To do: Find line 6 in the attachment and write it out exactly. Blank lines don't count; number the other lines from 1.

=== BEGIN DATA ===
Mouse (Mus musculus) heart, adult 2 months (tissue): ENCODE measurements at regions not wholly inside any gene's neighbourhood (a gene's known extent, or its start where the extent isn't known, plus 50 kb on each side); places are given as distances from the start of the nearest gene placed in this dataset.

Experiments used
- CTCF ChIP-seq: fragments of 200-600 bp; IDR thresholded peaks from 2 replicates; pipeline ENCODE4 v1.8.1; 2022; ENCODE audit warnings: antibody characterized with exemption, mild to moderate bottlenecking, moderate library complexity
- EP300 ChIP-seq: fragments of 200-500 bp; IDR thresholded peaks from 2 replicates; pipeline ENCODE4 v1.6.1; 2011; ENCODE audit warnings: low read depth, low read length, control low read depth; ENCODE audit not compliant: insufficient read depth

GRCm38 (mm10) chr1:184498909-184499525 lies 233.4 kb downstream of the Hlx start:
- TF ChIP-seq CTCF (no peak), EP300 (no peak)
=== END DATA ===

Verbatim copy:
- TF ChIP-seq CTCF (no peak), EP300 (no peak)